2. Related Background Art

For classifying powders, various gas current classifiers are proposed. Among them, there are classifiers making use of rotating blades and classifiers having no moving part. Of these, the classifiers having no moving part include fixed-wall centrifugal classifiers and inertial classifiers. As classifiers utilizing inertia force, Elbow Jet classifiers disclosed, e.g., in Loffier, F. and K. Maly, Symposium on Powder Technology D2 (1981) and commercially available as products by Nittetsu Kogyo, and classifiers disclosed, e.g., in Okuda, S. and Yasukuni, J., Proceedings of International Symposium on Powder Technology '81, 771 (1981) have been proposed as inertial classifiers that can carry out classification within fine-powder range.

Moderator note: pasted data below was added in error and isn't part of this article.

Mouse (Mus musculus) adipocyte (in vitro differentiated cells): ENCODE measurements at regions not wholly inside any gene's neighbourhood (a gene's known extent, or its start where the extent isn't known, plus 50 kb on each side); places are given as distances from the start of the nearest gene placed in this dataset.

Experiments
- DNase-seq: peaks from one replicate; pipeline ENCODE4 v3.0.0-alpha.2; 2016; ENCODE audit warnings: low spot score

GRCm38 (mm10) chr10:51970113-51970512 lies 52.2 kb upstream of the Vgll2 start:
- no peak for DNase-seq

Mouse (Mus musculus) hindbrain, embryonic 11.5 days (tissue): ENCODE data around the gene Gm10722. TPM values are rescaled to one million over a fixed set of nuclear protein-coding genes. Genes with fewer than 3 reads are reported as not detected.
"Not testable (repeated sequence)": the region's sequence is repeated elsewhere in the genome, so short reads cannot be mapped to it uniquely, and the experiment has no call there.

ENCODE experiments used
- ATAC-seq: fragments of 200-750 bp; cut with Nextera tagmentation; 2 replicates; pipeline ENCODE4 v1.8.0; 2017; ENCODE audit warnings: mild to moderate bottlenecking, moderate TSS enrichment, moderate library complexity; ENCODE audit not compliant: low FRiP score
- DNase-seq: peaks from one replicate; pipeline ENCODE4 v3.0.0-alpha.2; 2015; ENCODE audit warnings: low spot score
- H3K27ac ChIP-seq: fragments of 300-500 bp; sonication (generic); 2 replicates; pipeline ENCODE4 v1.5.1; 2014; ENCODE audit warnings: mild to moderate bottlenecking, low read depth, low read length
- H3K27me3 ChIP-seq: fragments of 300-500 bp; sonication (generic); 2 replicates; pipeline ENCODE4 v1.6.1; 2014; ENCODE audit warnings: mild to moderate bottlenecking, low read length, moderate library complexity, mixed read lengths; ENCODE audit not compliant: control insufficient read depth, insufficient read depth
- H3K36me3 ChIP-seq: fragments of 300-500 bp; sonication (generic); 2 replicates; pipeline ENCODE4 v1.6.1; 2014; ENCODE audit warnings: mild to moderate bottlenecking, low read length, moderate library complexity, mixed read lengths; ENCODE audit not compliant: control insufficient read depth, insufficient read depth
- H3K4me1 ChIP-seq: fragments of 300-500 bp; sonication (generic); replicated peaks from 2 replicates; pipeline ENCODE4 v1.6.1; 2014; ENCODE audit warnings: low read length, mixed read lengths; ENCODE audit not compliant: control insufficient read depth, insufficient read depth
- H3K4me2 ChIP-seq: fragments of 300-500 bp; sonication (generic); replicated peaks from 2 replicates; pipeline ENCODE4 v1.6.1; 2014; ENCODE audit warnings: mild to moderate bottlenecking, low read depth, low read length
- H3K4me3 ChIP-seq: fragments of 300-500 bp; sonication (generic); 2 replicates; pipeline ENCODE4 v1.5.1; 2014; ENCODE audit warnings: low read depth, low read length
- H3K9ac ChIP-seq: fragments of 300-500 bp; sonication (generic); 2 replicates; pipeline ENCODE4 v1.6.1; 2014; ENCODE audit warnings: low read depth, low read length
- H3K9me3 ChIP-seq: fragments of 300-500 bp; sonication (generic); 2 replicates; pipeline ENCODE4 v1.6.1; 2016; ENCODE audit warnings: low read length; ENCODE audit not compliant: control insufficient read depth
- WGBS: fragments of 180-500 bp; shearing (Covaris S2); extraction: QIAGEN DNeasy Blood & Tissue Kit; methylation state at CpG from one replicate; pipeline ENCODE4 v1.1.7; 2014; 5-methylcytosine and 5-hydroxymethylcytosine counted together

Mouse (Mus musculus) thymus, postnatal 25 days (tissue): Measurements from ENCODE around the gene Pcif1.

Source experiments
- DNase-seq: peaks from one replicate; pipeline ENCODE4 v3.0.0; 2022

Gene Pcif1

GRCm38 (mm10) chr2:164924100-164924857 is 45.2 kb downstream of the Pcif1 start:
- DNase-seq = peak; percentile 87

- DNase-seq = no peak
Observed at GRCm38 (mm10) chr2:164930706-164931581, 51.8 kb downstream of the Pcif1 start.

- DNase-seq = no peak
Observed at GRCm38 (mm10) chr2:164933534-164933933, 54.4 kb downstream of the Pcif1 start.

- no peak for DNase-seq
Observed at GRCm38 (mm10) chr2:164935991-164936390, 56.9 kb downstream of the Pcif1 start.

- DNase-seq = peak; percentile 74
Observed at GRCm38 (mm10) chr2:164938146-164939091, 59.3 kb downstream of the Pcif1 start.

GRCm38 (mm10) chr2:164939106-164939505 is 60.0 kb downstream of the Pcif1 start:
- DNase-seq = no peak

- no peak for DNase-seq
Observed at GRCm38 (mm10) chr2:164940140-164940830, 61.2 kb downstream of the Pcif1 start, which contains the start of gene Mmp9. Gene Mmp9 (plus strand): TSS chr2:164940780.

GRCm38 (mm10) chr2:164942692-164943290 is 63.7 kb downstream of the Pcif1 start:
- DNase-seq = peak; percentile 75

In such gas current classifiers, as shown in FIGS. 7 and 8, a powder is jetted into a classifying chamber together with an air stream at a high velocity from a material feed nozzle 16 having an orifice in the classification zone of a classifying chamber 32. In the classifying chamber, a Coanda block 26 is provided and air streams crossing the air stream jetted from the material feed nozzle 16 are introduced, where the powder is separated into a group of coarse powder, a group of median powder and a group of fine powder by the action of centrifugal force produced by the curved air streams flowing along the Coanda block 26 and then classified into the group of coarse powder, the group of median powder and the group of fine powder through means of a classifying wedge 117 and another classifying wedge 118 each having a narrow end that forms a tip.